Tubex Voleguards donated for major timber production research project
18,000 Tubex Voleguards were donated to major Future Trees Trust timber production progeny testing project, to protect saplings from pests.
A major progeny testing project into commercial timber is being protected from damage by pests, thanks to the donation of 18,000 Voleguards from tree protection specialist Tubex.
The donation is the latest contribution by Tubex to a longstanding relationship with Future Trees Trust, a charity dedicated to producing better planting stock of UK broadleaved trees by conventional selective breeding. By focussing on the most commercially important breeds – such as oak, birch, ash and sycamore – Future Trees Trust aims to improve the quality of commercial timber to support the UK forestry industry’s longevity.
Tubex has supported the charity since 2011, providing its tree shelters for use in seed orchards where it is too expensive to fence the entire site. For certain projects, however, a smaller solution is required – as on this occasion.
Future Trees Trust’s progeny testing project
For the progeny testing, Future Trees Trust has collected seeds from individual sycamore and silver birch trees that have shown particularly strong health, relating to Categories A and B in the UK Forestry Standard and outstanding timber characteristics. The plants are being cell grown by Cheviot Trees and the saplings will be planted this winter at six trial sites on both private and public estates. Crucially, these sites are located around the UK, so that Future Trees Trust can evaluate trees’ genetic worth in different environmental conditions.
“The trials are designed to find best parents for timber production across a range of sites,” explained Jo Clark, Head of Research at Future Trees Trust. “Are they good because of the specific environment they grew in, and won’t perform the same elsewhere? Or they are genetically strong and will thrive everywhere?”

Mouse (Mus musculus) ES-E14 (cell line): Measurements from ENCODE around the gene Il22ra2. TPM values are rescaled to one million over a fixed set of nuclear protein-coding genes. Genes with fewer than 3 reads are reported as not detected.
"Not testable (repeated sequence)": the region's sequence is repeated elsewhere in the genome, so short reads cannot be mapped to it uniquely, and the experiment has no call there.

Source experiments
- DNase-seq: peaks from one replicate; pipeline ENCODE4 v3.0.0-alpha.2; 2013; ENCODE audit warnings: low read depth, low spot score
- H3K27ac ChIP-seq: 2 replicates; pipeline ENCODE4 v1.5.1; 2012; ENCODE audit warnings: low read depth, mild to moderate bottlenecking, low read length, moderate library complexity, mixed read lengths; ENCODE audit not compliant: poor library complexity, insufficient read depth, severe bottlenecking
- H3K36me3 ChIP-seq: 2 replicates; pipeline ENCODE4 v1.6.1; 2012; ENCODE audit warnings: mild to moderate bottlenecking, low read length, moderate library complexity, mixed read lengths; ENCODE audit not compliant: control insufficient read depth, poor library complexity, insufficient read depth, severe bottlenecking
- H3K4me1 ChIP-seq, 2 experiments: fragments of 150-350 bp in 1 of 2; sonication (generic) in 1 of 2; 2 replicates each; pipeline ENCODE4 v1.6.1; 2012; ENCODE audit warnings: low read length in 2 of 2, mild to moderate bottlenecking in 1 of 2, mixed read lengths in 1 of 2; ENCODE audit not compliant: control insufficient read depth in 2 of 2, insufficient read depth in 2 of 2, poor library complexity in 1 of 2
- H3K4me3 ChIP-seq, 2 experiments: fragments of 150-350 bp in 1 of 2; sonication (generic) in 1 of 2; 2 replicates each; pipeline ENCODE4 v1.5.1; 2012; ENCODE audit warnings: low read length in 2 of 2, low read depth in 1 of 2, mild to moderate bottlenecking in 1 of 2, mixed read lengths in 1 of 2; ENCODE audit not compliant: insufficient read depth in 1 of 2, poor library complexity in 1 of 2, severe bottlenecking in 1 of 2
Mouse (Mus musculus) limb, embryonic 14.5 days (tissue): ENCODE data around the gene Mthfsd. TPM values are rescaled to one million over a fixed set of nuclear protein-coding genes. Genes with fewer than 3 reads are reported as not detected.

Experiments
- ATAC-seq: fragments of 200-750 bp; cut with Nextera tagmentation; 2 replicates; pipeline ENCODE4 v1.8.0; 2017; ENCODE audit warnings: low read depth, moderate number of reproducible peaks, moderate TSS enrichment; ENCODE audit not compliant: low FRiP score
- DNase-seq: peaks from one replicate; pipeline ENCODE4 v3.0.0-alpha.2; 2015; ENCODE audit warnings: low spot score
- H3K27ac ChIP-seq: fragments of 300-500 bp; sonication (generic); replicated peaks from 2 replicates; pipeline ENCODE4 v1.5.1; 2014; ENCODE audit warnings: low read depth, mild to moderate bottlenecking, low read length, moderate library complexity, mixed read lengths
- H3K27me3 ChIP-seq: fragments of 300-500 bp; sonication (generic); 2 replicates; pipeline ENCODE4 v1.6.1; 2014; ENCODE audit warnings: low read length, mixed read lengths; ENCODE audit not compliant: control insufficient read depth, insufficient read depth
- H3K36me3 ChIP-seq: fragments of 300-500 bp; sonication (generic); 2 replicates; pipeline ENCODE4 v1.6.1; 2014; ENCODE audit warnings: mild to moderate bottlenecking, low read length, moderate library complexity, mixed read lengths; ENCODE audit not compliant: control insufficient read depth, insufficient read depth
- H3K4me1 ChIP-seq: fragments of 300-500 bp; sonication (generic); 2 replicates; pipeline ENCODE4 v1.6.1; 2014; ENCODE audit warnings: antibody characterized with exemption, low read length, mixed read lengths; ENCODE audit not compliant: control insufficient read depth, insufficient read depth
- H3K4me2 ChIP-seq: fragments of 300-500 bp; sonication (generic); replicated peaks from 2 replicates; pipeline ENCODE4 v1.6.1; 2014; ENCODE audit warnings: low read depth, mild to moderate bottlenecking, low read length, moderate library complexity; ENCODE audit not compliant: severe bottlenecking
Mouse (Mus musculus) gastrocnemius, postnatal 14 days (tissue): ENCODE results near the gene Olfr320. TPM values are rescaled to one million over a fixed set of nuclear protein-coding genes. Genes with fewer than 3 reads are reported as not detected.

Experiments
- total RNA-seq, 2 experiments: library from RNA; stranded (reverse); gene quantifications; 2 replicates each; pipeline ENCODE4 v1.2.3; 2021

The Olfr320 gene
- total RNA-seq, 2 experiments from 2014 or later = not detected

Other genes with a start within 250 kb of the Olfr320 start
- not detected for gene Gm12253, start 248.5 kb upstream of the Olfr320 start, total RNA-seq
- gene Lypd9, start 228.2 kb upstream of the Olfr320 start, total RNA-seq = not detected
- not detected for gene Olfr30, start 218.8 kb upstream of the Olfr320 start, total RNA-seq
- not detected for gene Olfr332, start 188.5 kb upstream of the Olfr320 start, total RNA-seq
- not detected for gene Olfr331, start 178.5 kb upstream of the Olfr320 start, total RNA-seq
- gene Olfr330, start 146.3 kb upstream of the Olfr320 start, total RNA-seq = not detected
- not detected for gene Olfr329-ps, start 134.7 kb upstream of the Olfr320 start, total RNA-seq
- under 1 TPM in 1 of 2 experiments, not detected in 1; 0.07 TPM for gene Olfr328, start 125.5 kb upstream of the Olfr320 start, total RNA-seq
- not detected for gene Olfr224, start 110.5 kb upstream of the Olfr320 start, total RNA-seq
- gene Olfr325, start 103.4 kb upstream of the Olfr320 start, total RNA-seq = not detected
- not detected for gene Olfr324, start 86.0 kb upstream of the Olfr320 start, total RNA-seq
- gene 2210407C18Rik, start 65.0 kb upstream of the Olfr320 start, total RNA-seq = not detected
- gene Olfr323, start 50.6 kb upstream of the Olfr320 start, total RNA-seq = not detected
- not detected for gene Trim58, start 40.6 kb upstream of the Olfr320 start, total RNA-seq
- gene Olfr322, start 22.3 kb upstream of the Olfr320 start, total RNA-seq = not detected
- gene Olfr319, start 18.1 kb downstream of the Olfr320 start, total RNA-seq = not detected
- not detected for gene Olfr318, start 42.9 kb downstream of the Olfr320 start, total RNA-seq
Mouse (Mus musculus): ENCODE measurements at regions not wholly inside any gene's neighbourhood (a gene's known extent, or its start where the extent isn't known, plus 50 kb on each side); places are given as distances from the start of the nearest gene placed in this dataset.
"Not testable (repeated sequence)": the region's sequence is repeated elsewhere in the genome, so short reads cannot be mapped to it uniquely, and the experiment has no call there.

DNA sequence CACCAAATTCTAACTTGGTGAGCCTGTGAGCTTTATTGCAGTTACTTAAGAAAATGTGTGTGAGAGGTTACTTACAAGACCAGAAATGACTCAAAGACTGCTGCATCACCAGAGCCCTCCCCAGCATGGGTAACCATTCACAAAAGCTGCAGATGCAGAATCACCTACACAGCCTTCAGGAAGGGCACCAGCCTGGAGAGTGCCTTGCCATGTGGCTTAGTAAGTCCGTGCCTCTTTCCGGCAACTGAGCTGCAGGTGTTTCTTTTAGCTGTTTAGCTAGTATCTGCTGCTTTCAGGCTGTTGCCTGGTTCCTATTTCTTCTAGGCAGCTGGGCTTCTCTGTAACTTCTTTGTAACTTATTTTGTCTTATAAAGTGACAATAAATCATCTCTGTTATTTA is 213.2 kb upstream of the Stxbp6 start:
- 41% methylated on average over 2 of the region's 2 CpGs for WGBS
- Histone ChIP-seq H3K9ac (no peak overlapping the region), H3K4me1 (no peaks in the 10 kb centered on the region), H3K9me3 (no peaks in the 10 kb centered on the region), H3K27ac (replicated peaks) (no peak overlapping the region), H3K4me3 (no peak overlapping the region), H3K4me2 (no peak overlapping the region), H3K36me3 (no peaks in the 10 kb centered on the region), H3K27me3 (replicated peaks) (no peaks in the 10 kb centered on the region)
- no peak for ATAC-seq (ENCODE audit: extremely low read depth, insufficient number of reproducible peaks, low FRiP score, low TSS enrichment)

To provide reliable, long-term data, the trials will typically run 15 years, allowing regular testing and evaluation of tree growth and health. As such, protecting the trees is imperative. As trees will be closely spaced (2 x 2m), the trial sites can be fenced, but this will not protect the trees from the voracious appetites of voles.
“I’ve seen entire sites ruined by vole damage, so it isn’t worth the risk. We needed a solution and, as they’ve done in the past, Tubex has kindly donated enough products to protect each tree in all six trials,” explained Jo Clark.
Protecting trees from vole damage
It was here that Adam Topliss, Key Account Manager at Tubex, recommended its Voleguards as the perfect answer to the problem. “We’re more than happy to help Future Trees Trust, as the work they do is vital for ensuring the UK has enough high-quality trees for timber production,” Adam said. “As each site will have up to 3,000 trees, we’ve supplied 18,000 Voleguards!”
Future Trees Trust rates the performance of Tubex Voleguards for two key reasons. Firstly, they wrap around the tree entirely, providing 360-degree protection. Secondly, they are designed to expand as each tree grows, providing Future Trees Trust with reassurance that the trees will be protected for the duration of the trial
“The Voleguards will remain on the trees for at least five years,” confirmed Jo Clark. “But in the past, I’ve lost trees of up to 10cm diameter to voles, so it’s possible the Voleguards will stay on for the whole trial period.”
The Voleguards are recyclable and Tubex will collect them once used as part of its Collection & Recycling Scheme.
“We’re a small charity, so the involvement of partners like Tubex is invaluable to making sure we complete our important research. I’m really grateful to Adam and everyone at Tubex for their continuing support,” she concluded.